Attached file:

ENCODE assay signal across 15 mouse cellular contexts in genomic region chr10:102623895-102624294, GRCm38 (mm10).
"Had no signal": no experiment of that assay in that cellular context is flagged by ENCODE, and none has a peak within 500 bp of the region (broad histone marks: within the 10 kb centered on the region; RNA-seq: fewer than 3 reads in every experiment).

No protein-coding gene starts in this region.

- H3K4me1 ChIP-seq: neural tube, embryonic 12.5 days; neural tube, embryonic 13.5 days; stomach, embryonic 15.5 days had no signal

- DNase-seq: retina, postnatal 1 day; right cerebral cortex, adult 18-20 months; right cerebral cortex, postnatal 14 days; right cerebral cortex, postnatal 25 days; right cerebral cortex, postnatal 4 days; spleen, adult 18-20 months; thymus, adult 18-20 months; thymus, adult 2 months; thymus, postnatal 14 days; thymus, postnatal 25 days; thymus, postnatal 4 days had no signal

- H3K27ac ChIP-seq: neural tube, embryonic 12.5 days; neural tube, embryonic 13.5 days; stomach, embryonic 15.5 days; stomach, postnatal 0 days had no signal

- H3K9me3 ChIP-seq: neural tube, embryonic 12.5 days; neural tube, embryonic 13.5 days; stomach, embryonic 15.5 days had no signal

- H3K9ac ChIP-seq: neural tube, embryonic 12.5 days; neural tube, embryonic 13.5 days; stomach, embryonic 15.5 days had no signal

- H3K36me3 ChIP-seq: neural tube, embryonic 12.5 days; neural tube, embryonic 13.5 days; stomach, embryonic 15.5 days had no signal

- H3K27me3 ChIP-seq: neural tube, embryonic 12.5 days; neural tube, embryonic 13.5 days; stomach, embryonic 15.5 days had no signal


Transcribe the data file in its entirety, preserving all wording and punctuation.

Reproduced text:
ENCODE assay signal across 15 mouse cellular contexts in genomic region chr10:102623895-102624294, GRCm38 (mm10).
"Had no signal": no experiment of that assay in that cellular context is flagged by ENCODE, and none has a peak within 500 bp of the region (broad histone marks: within the 10 kb centered on the region; RNA-seq: fewer than 3 reads in every experiment).

No protein-coding gene starts in this region.

- H3K4me1 ChIP-seq: neural tube, embryonic 12.5 days; neural tube, embryonic 13.5 days; stomach, embryonic 15.5 days had no signal

- DNase-seq: retina, postnatal 1 day; right cerebral cortex, adult 18-20 months; right cerebral cortex, postnatal 14 days; right cerebral cortex, postnatal 25 days; right cerebral cortex, postnatal 4 days; spleen, adult 18-20 months; thymus, adult 18-20 months; thymus, adult 2 months; thymus, postnatal 14 days; thymus, postnatal 25 days; thymus, postnatal 4 days had no signal

- H3K27ac ChIP-seq: neural tube, embryonic 12.5 days; neural tube, embryonic 13.5 days; stomach, embryonic 15.5 days; stomach, postnatal 0 days had no signal

- H3K9me3 ChIP-seq: neural tube, embryonic 12.5 days; neural tube, embryonic 13.5 days; stomach, embryonic 15.5 days had no signal

- H3K9ac ChIP-seq: neural tube, embryonic 12.5 days; neural tube, embryonic 13.5 days; stomach, embryonic 15.5 days had no signal

- H3K36me3 ChIP-seq: neural tube, embryonic 12.5 days; neural tube, embryonic 13.5 days; stomach, embryonic 15.5 days had no signal

- H3K27me3 ChIP-seq: neural tube, embryonic 12.5 days; neural tube, embryonic 13.5 days; stomach, embryonic 15.5 days had no signal